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Playing the Field

Women’s Access to Cultural Production
  • Mary Eagleton

Abstract

Generally speaking, the women artist or the woman author has not considered herself or been considered by others as the one lucky bastard in a thousand. The wonderful cartoon by Guerilla Girls, entitled ‘Advantages’, features a woman artist, brush in one hand, looking intently at her canvas. She is also pregnant, has a saucepan on her head and a toddler pulling at her skirts. The caption reads: ‘Why have there been no great women artists? — ‘“Great questions by great men” series’. Moreover, in the two stories that are the focus of this chapter, Alice Walker’s ‘Everyday Use’ and Antonia Byatt’s ‘Art Work’, it is not clear if the women involved are ‘artists’ or their work ‘art’.2 Whether it is possible or desirable to construct the women and their work in this way is precisely the problem the stories confront. Becoming that figure or earning that title for one’s work is intimately connected with being able to authorise oneself and one’s activities. Walker’s story concerns some quilts, their production, their multiple meanings and their rightful ownership. Dee, the successful, educated daughter of a poor, black family from the Southern States, makes one of her infrequent trips back to her mother’s house to claim the quilts which she wants to display in her own home.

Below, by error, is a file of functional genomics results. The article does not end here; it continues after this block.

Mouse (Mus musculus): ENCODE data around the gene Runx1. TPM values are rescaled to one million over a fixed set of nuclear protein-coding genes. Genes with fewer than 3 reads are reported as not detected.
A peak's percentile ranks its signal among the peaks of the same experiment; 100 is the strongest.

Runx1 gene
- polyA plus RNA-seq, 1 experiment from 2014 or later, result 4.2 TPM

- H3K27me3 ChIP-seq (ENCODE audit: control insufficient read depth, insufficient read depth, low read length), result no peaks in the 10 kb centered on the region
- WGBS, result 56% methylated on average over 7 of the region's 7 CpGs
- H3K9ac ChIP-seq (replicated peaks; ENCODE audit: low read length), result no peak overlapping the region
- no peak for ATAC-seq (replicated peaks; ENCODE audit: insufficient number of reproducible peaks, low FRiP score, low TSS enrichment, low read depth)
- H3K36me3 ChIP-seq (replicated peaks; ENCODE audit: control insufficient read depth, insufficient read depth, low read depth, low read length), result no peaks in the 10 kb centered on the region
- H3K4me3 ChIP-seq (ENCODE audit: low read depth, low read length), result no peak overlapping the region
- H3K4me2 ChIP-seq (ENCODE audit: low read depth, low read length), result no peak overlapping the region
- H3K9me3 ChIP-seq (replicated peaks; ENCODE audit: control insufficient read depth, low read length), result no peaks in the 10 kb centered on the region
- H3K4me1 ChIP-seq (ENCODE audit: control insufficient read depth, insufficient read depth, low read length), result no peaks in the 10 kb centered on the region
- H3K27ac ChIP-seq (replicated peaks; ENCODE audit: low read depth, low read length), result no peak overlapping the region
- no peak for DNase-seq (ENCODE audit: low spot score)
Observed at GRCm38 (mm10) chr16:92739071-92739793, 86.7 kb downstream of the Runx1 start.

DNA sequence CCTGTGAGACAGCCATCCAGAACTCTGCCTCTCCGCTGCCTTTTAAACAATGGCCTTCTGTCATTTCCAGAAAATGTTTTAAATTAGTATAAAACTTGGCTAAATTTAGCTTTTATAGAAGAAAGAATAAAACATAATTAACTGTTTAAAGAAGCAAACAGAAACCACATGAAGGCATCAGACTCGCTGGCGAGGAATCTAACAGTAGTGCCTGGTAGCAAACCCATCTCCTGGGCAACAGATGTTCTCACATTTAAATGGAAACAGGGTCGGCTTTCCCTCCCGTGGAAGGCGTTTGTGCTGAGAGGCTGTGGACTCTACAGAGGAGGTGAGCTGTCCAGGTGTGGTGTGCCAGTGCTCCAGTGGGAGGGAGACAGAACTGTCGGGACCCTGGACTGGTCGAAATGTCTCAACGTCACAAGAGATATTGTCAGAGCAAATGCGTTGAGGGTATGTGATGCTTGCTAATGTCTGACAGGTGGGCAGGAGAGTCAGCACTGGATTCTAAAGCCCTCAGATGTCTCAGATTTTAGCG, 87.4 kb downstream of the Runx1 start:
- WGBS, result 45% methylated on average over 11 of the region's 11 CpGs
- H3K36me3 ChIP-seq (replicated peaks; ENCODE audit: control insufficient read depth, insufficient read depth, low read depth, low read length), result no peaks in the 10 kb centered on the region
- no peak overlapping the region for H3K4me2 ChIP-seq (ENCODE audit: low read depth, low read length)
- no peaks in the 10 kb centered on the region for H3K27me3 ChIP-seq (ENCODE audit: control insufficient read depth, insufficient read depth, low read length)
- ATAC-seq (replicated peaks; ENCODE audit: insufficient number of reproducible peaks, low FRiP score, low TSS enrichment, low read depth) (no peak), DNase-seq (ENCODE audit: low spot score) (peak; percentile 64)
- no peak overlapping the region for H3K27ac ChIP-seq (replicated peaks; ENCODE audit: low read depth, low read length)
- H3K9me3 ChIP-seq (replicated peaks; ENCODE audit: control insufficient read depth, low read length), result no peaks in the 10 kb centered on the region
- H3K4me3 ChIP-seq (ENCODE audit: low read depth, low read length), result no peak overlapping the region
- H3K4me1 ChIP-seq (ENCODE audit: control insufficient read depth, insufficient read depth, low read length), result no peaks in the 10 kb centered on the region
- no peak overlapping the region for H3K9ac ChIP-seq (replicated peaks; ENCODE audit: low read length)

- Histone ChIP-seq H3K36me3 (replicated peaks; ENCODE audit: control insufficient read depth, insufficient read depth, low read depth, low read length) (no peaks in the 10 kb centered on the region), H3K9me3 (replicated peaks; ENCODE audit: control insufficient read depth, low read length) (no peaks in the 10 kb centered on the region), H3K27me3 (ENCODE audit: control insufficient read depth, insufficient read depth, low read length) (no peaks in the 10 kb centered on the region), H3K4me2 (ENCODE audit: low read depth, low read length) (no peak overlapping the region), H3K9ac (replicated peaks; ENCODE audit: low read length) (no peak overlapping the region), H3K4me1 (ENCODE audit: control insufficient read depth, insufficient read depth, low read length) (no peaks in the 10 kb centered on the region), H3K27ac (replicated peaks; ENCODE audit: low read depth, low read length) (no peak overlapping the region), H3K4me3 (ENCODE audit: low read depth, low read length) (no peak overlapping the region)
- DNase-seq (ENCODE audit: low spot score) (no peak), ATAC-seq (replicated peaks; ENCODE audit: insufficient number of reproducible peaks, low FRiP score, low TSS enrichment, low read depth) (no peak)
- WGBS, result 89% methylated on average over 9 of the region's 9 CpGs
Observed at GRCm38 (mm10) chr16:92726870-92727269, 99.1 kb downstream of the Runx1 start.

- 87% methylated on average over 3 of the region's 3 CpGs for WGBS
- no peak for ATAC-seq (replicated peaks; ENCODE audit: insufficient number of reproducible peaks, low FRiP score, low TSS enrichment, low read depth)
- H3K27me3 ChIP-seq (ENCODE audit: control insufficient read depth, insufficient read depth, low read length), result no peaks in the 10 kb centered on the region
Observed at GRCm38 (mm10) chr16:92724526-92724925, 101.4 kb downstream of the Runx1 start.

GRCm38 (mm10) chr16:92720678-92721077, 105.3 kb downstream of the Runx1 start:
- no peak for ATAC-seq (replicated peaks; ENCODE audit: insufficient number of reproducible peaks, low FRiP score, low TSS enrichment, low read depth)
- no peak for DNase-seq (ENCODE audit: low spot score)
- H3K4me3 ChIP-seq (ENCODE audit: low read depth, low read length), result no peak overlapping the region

Keywords

Cultural Production Symbolic Capital Magazine Article Pure Possibility Symbolic Violence 
These keywords were added by machine and not by the authors. This process is experimental and the keywords may be updated as the learning algorithm improves.

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Notes

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Copyright information

© Mary Eagleton 2005

Authors and Affiliations

  • Mary Eagleton

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